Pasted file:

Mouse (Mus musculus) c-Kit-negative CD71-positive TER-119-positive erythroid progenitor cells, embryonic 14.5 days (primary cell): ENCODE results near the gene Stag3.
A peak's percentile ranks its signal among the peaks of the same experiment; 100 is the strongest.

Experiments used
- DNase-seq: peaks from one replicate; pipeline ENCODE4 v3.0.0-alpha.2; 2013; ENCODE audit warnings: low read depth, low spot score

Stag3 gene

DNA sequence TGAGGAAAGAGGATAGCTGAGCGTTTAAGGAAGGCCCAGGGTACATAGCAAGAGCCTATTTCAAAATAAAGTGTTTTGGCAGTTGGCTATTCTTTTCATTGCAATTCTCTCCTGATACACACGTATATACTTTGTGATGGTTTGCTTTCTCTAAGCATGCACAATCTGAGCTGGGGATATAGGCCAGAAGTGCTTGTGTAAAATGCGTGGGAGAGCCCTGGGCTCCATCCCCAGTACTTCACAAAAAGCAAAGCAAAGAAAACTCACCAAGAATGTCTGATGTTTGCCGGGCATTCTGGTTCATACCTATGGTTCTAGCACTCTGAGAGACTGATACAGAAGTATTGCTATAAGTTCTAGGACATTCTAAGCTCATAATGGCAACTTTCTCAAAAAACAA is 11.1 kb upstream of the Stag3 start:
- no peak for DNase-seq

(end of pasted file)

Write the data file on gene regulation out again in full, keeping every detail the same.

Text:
Mouse (Mus musculus) c-Kit-negative CD71-positive TER-119-positive erythroid progenitor cells, embryonic 14.5 days (primary cell): ENCODE results near the gene Stag3.
A peak's percentile ranks its signal among the peaks of the same experiment; 100 is the strongest.

Experiments used
- DNase-seq: peaks from one replicate; pipeline ENCODE4 v3.0.0-alpha.2; 2013; ENCODE audit warnings: low read depth, low spot score

Stag3 gene

DNA sequence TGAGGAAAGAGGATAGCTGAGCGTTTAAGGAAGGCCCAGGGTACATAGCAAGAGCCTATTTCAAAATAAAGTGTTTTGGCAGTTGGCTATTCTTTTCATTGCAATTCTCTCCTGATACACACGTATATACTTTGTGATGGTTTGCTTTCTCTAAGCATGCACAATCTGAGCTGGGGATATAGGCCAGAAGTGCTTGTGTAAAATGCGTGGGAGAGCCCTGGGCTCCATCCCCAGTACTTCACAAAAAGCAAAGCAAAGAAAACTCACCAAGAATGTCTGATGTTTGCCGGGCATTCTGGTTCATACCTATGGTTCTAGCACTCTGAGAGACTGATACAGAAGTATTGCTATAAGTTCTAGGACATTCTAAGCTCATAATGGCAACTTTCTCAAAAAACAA is 11.1 kb upstream of the Stag3 start:
- no peak for DNase-seq